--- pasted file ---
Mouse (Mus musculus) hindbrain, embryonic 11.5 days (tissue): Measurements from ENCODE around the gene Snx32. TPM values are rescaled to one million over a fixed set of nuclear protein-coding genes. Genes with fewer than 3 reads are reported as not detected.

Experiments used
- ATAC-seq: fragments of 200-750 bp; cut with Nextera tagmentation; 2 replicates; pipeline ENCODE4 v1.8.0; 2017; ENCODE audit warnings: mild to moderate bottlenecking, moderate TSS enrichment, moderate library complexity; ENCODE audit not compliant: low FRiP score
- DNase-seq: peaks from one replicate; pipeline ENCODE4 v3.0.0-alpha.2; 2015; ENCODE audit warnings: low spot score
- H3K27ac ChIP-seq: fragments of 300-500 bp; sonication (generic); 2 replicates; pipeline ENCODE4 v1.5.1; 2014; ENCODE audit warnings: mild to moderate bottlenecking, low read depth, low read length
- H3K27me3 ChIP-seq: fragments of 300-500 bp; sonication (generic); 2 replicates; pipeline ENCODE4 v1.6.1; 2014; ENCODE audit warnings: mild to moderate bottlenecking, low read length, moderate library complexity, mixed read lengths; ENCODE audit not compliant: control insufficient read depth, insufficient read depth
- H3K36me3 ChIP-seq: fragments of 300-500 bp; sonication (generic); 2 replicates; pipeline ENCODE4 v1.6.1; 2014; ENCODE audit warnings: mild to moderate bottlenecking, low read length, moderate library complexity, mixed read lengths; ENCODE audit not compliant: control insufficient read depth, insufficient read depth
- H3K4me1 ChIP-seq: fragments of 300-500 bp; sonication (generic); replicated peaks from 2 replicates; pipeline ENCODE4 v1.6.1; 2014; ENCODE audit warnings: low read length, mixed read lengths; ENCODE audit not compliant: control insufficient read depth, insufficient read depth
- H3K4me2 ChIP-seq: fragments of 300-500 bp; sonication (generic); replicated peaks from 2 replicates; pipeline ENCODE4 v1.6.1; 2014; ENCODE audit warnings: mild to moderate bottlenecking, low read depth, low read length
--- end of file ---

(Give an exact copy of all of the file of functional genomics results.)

Mouse (Mus musculus) hindbrain, embryonic 11.5 days (tissue): Measurements from ENCODE around the gene Snx32. TPM values are rescaled to one million over a fixed set of nuclear protein-coding genes. Genes with fewer than 3 reads are reported as not detected.

Experiments used
- ATAC-seq: fragments of 200-750 bp; cut with Nextera tagmentation; 2 replicates; pipeline ENCODE4 v1.8.0; 2017; ENCODE audit warnings: mild to moderate bottlenecking, moderate TSS enrichment, moderate library complexity; ENCODE audit not compliant: low FRiP score
- DNase-seq: peaks from one replicate; pipeline ENCODE4 v3.0.0-alpha.2; 2015; ENCODE audit warnings: low spot score
- H3K27ac ChIP-seq: fragments of 300-500 bp; sonication (generic); 2 replicates; pipeline ENCODE4 v1.5.1; 2014; ENCODE audit warnings: mild to moderate bottlenecking, low read depth, low read length
- H3K27me3 ChIP-seq: fragments of 300-500 bp; sonication (generic); 2 replicates; pipeline ENCODE4 v1.6.1; 2014; ENCODE audit warnings: mild to moderate bottlenecking, low read length, moderate library complexity, mixed read lengths; ENCODE audit not compliant: control insufficient read depth, insufficient read depth
- H3K36me3 ChIP-seq: fragments of 300-500 bp; sonication (generic); 2 replicates; pipeline ENCODE4 v1.6.1; 2014; ENCODE audit warnings: mild to moderate bottlenecking, low read length, moderate library complexity, mixed read lengths; ENCODE audit not compliant: control insufficient read depth, insufficient read depth
- H3K4me1 ChIP-seq: fragments of 300-500 bp; sonication (generic); replicated peaks from 2 replicates; pipeline ENCODE4 v1.6.1; 2014; ENCODE audit warnings: low read length, mixed read lengths; ENCODE audit not compliant: control insufficient read depth, insufficient read depth
- H3K4me2 ChIP-seq: fragments of 300-500 bp; sonication (generic); replicated peaks from 2 replicates; pipeline ENCODE4 v1.6.1; 2014; ENCODE audit warnings: mild to moderate bottlenecking, low read depth, low read length